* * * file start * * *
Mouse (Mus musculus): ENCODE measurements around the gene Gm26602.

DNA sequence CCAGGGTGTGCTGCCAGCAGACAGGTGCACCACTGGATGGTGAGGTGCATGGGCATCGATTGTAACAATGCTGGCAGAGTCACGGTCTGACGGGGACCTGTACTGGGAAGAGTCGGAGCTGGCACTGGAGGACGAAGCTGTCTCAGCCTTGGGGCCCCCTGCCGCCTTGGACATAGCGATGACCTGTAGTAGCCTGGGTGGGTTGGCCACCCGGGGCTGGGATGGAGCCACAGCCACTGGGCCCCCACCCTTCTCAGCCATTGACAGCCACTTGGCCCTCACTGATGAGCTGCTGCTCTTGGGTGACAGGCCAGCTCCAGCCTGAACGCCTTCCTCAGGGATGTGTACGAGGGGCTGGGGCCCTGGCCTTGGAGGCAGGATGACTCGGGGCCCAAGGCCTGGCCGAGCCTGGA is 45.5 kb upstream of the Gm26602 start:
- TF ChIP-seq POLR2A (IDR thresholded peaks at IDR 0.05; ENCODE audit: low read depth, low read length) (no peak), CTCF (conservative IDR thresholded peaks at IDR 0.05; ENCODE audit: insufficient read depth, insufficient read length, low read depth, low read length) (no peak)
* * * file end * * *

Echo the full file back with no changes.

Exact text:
Mouse (Mus musculus): ENCODE measurements around the gene Gm26602.

DNA sequence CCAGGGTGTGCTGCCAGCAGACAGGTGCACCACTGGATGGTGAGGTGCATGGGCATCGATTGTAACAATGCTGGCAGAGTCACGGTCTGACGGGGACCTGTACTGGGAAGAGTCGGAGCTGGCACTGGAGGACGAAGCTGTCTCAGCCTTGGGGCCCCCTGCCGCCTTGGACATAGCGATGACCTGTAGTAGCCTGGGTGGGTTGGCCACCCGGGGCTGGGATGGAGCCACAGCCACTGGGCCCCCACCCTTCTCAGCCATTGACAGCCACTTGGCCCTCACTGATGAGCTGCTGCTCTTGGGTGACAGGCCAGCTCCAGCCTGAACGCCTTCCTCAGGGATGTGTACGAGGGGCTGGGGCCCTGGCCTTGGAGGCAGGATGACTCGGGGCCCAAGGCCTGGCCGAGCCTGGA is 45.5 kb upstream of the Gm26602 start:
- TF ChIP-seq POLR2A (IDR thresholded peaks at IDR 0.05; ENCODE audit: low read depth, low read length) (no peak), CTCF (conservative IDR thresholded peaks at IDR 0.05; ENCODE audit: insufficient read depth, insufficient read length, low read depth, low read length) (no peak)